Extremely Severe Cyclonic Storm Nargis (نرگس [ˈnərɡɪs]) was an extremely destructive and deadly cyclone that caused the worst natural disaster in the recorded history of Myanmar during early May 2008. The cyclone made landfall in Myanmar on Friday, 2 May 2008, sending a storm surge 40 kilometres up the densely populated Irrawaddy delta, causing catastrophic destruction and at least 138,373 fatalities. The Labutta Township alone was reported to have 80,000 dead, with about 10,000 more deaths in Bogale. There were around 55,000 people missing and many other deaths were found in other towns and areas, although the Myanmar government's official death toll may have been under-reported, and there have been allegations that government officials stopped updating the death toll after 138,000 to minimise political fallout. The feared 'second wave' of fatalities from disease and lack of relief efforts never materialised. Damage was estimated at over K62,988,000,000 (US$10 billion), which made it the most damaging cyclone ever recorded in this basin.
|Extremely severe cyclonic storm (IMD scale)|
|Category 4 tropical cyclone (SSHWS)|
|Formed||27 April 2008|
|Dissipated||3 May 2008|
|Highest winds||3-minute sustained: 165 km/h (105 mph) |
1-minute sustained: 215 km/h (130 mph)
|Lowest pressure||962 hPa (mbar); 28.41 inHg|
(Sixth-deadliest tropical cyclone on record)
|Damage||$12.9 billion (2008 USD)|
(Costliest cyclone recorded in the Indian Ocean)
|Areas affected||Bangladesh, Myanmar, India, Sri Lanka, Thailand, Laos, China|
|Part of the 2008 North Indian Ocean cyclone season|
The first named storm of the 2008 North Indian Ocean cyclone season, Nargis developed on 27 April in the central area of Bay of Bengal. Initially, the storm tracked slowly northwestward, and encountering favourable conditions, it quickly strengthened. Dry air weakened the cyclone on 29 April, though after beginning a steady eastward motion, Nargis rapidly intensified to attain peak winds of at least 165 km/h (105 mph) on 2 May, according to IMD observations; the JTWC assessed peak winds of 215 km/h (130 mph), making it a weak Category 4 cyclone on the SSHS. The cyclone moved ashore in the Ayeyarwady Division of Myanmar at peak intensity and, after passing near the major city of Yangon (Rangoon), the storm gradually weakened until dissipating near the border of Myanmar and Thailand.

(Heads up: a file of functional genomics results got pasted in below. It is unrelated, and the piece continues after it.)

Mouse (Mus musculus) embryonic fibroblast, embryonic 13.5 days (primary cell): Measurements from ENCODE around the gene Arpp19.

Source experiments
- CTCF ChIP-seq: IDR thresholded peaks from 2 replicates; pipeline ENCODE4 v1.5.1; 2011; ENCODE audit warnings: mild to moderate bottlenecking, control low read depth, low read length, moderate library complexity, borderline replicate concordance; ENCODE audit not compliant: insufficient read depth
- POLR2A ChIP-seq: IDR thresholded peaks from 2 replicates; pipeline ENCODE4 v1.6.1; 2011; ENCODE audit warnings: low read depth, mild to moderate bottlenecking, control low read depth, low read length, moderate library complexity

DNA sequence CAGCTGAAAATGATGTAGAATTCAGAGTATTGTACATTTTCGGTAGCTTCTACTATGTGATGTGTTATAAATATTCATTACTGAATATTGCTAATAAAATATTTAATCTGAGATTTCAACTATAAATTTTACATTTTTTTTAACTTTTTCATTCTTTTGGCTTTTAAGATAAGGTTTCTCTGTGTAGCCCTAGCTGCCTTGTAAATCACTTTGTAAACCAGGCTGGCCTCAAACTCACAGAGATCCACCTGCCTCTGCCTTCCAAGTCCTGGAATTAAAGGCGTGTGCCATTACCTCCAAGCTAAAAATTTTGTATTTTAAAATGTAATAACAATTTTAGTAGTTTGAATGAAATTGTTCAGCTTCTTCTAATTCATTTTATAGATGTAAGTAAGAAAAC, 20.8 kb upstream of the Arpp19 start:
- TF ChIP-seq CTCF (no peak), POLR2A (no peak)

Nargis is the deadliest named cyclone in the North Indian Ocean Basin, as well as the second-deadliest named cyclone of all time, behind Typhoon Nina of 1975. Including unnamed storms like the 1970 Bhola cyclone, Nargis is the sixth-deadliest cyclone of all time, but an uncertainty between the deaths caused by Nargis and those caused by other cyclones (like the 1991 Bangladesh cyclone), could put Nargis as fifth-deadliest or higher, because the exact death toll is uncertain. Nargis was the first tropical cyclone to strike the country since Cyclone Mala made landfall in 2006, which was slightly stronger, but had a significantly lower impact. According to reports, Indian authorities had warned Myanmar about the danger that Cyclone Nargis posed 48 hours before it hit the country's coast.
Relief efforts were slowed for political reasons as Myanmar's military rulers initially resisted large-scale international aid. US President George W. Bush said that an angry world should condemn the way Myanmar's military rulers were handling the aftermath of such a catastrophic cyclone. Myanmar's military junta finally accepted aid a few days after India's request was accepted.
Hampering the relief efforts, only ten days after the cyclone, nearby central China was hit by a massive earthquake, known as the Sichuan earthquake which measured 7.9 in magnitude and it alone had taken 87,476 lives, and caused US$150 billion in damage, making it the costliest disaster in Chinese history and third-costliest disaster ever known. Furthermore, some donated aid items were found to be available in the country's black market, and Myanmar's junta warned on 15 May that legal action would be taken against people who traded or hoarded international aid.
Towards the end of April 2008, the Inter-Tropical Convergence Zone over the Indian Ocean became very active, with a tropical disturbance developing under its influence during 25 April. Over the next couple of days, the disturbance gradually developed further within an area of low vertical wind shear, before it was classified as a depression by the India Meteorological Department early on 27 April. Initially, the depression moved westward and was classified as a deep depression by the IMD, before the United States Joint Typhoon Warning Center (JTWC) initiated advisories and classified the storm as Tropical Cyclone 01B later that day. The system subsequently started to move north-westwards under the steering influence of an anticyclone and an upper level ridge of high pressure.